In studies of acetaminophen conducted by the National Toxicology Program, fertility assessments have been completed in Swiss mice via a continuous breeding study. There were no effects on fertility parameters in mice consuming up to 1.7 times the MHDD of acetaminophen, based on a body surface area comparison. Although there was no effect on sperm motility or sperm density in the epididymis, there was a significant increase in the percentage of abnormal sperm in mice consuming 1.7 times the MHDD (based on a body surface area comparison) and there was a reduction in the number of mating pairs producing a fifth litter at this dose, suggesting the potential for cumulative toxicity with chronic administration of acetaminophen near the upper limit of daily dosing.
Published studies in rodents report that oral acetaminophen treatment of male animals at doses that are 1.2 times the MHDD and greater (based on a body surface area comparison) result in decreased testicular weights, reduced spermatogenesis, reduced fertility, and reduced implantation sites in females given the same doses. These effects appear to increase with the duration of treatment. The clinical significance of these findings is not known.
Prolonged use of opioid analgesics during pregnancy may cause neonatal opioid withdrawal syndrome. Available data with ULTRACET in pregnant women are insufficient to inform a drug-associated risk for major birth defects and miscarriage.
In animal reproduction studies, the combination of tramadol and acetaminophen decreased fetal weights and increased supernumerary ribs at 1.6 times the maximum recommended human daily dosage (MRHD). In separate animal reproduction studies, tramadol administration alone during organogenesis decreased fetal weights and reduced ossification in mice, rats, and rabbits at 1.4, 0.6, and 3.6 times the maximum recommended human daily dosage (MRHD). Tramadol decreased pup body weight and increased pup mortality at 1.2 and 1.9 times the MRHD.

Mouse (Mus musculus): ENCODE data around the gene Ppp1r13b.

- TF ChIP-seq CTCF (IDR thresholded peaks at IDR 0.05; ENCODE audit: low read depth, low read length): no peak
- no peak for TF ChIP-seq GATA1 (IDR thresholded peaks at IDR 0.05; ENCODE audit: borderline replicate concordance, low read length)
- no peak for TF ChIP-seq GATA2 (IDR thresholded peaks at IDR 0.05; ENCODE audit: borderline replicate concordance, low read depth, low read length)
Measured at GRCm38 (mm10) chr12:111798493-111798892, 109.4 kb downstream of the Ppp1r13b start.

Reproductive and developmental studies in rats and mice from the published literature identified adverse events at clinically relevant doses with acetaminophen. Treatment of pregnant rats with doses of acetaminophen approximately 1.3 times the maximum human daily dose (MRHD) showed evidence of fetotoxicity and increases in bone variations in the fetuses. In another study, necrosis was observed in the liver and kidney of both pregnant rats and fetuses at doses approximately 1.9 times the MHDD. In mice treated with acetaminophen at doses within the clinical dosing range, cumulative adverse effects on reproduction were seen in a continuous breeding study. A reduction in number of litters of the parental mating pair was observed as well as retarded growth and abnormal sperm in their offspring and reduced birth weight in the next generation. Based on animal data, advise pregnant women of the potential risk to a fetus.
All pregnancies have a background risk of birth defect, loss, or other adverse outcomes. In the U.S. general population, the estimated background risk of major birth defects and miscarriage in clinically recognized pregnancies is 2-4% and 15-20%, respectively.
Fetal/Neonatal Adverse Reactions
Prolonged use of opioid analgesics during pregnancy for medical or nonmedical purposes can result in respiratory depression and physical dependence in the neonate and neonatal opioid withdrawal syndrome shortly after birth.
Neonatal opioid withdrawal syndrome presents as irritability, hyperactivity and abnormal sleep pattern, high pitched cry, tremor, vomiting, diarrhea and failure to gain weight. The onset, duration, and severity of neonatal opioid withdrawal syndrome vary based on the specific opioid used, duration of use, timing and amount of last maternal use, and rate of elimination of
Tramadol may cause drowsiness or dizziness, which may be enhanced by alcohol or other CNS depressants. If affected, the patient should not drive or operate machinery.